There are two kinds of writers. One is a planner, also known as a plotter, while the other is a pantser.
To the uninitiated, planners or plotters don’t start writing until they got all the details about the story they want to tell down in a massive mind map or something. It is just as the terms meant. And there is nothing wrong with that as it’s just what they do. Pantser on the other hand doesn’t really plan and simply just write, allowing the story to take them anywhere. They are literally flying by the seat of their pants. Planning for pantsers is just not something they do.
For me, I’m a pantser and really hate planning. The very act feels very unnatural and boring.
But today, I was introduced to something that I thought could be useful as a tool to help pantser. It’s known as a Fishbone diagram or officially known as Ishikawa diagram. From the outset, it look like a really simple tool that doesn’t seem to boring when used.
Now, I know it is really a tool for product design or quality defect detection. It is also used in certain kind of investigative purpose like incident investigation and resolution. So you may wonder how it can be applied to planning out a piece of writing.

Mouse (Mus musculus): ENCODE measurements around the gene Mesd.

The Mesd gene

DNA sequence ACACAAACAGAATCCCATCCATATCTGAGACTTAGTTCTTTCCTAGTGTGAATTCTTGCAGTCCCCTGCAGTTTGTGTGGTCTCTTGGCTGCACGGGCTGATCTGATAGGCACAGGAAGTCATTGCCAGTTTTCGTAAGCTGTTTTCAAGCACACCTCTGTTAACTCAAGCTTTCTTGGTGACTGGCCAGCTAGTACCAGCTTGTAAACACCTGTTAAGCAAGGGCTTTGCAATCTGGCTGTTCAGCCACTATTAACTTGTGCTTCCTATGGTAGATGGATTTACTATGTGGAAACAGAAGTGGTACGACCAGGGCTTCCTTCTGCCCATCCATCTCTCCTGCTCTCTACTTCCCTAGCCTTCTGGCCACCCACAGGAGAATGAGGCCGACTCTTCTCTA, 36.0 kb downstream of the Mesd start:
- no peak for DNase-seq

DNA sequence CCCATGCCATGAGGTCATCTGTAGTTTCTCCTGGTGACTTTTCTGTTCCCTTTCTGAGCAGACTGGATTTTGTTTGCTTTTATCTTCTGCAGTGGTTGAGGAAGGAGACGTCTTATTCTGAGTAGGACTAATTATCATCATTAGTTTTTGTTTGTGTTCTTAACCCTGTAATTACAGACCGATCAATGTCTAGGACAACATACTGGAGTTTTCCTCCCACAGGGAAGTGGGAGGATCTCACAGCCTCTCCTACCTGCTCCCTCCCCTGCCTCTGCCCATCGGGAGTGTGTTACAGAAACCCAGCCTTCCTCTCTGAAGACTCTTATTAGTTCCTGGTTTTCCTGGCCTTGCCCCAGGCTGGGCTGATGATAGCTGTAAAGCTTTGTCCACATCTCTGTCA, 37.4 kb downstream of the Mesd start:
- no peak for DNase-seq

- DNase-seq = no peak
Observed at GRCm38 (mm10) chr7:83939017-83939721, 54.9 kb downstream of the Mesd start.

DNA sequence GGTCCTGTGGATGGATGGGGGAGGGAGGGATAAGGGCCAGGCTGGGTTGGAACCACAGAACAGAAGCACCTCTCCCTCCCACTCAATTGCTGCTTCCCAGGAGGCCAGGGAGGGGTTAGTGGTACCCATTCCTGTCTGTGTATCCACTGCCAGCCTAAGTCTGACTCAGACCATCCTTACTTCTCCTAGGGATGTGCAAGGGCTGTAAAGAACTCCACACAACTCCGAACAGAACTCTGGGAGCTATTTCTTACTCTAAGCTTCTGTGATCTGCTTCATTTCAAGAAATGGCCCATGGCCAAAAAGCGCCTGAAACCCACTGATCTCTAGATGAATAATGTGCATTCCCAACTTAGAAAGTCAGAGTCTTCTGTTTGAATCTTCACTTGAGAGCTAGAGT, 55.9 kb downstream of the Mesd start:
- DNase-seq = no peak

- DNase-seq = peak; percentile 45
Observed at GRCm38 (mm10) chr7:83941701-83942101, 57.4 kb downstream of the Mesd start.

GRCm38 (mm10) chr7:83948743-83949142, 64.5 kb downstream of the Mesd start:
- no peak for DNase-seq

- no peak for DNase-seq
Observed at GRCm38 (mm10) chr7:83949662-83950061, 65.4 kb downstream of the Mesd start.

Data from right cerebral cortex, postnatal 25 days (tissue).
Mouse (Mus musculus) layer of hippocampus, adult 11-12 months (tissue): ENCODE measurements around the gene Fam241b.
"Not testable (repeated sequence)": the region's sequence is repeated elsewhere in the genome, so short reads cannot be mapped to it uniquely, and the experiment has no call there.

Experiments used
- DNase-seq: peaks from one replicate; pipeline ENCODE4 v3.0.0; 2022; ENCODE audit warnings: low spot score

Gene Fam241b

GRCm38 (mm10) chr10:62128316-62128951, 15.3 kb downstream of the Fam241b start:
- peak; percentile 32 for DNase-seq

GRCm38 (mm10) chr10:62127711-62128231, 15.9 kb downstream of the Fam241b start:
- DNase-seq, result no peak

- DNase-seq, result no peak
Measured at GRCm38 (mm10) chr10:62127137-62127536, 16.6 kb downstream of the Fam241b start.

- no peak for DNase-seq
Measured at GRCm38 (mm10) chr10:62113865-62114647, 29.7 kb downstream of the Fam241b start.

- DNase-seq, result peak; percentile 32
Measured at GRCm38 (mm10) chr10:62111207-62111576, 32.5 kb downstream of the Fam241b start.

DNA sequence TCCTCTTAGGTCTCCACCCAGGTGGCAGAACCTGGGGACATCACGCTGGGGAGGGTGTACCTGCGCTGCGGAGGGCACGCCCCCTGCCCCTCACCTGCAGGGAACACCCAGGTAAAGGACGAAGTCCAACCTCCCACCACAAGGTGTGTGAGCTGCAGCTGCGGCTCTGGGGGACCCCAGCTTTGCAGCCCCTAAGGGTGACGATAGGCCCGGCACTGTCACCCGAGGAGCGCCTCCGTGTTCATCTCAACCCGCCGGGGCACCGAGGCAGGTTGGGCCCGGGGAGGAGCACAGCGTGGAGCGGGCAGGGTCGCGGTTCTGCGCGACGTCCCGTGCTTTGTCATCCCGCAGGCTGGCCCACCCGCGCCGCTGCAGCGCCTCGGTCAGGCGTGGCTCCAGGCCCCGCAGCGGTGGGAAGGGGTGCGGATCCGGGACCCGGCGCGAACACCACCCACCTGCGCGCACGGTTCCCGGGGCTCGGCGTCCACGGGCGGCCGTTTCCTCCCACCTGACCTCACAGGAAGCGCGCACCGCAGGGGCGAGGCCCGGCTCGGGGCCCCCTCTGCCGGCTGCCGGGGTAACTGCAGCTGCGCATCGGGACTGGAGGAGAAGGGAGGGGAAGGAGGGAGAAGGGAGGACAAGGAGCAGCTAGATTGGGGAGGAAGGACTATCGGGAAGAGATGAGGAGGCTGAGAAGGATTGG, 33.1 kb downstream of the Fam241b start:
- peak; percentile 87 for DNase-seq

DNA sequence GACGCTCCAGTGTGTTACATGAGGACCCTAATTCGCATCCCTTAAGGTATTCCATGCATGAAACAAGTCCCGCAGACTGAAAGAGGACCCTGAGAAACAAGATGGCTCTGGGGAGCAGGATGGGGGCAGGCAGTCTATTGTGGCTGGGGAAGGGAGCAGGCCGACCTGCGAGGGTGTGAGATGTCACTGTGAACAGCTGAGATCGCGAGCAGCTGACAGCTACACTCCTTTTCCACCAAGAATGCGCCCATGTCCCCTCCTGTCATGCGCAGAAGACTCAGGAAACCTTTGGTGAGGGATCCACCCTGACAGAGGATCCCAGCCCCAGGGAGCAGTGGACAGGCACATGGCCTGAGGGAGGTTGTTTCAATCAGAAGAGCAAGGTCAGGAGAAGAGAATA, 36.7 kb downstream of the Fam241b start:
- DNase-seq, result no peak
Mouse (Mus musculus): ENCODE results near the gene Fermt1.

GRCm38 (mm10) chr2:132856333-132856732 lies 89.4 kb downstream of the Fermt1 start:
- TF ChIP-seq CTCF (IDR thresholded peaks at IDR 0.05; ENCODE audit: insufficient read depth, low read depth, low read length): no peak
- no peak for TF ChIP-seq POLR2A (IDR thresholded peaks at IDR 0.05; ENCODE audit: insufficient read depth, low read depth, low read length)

Here’s how I thought it could be used...
For the purpose of this discussion, we will be using the fishbone diagram above for illustration.
Let’s say you are going to write a piece of fiction that has some kind of conflict or problem to resolve. You can put that conflict or problem at the fish head.
Then draw the ribs out from the spine. The purpose of so call bones of the fish is to allow you to identify the causes that ultimately lead to that conflict. You can treat each rib as a category. The boxes at the end of each rib could be used to list the categories such as characters, location and/or incidents. It’s up to you to decide how you want to use it really.
Once you have the categories identified, you can draw horizontal lines out from ribs where you use them to create just enough detail for you to write your story.
And that’s all.
After that, you can refer to the diagram if you do happen to encounter some kind of writer’s block while writing. And since it isn’t so detailed, you get to have the freedom to change your story on the fly while it also ensure you stay somewhat grounded and have some kind of reference material.
Lastly, because it’s such a simple diagram, it doesn’t really bore you to death as a pantser.
I also didn’t forget about you planners. You guys can also use this as a complementary tool to whatever they are using now to write.
With that, I hope it’s helpful to you.
Updated 2020-May-22: Parts of the content was rewritten and fishbone diagram added.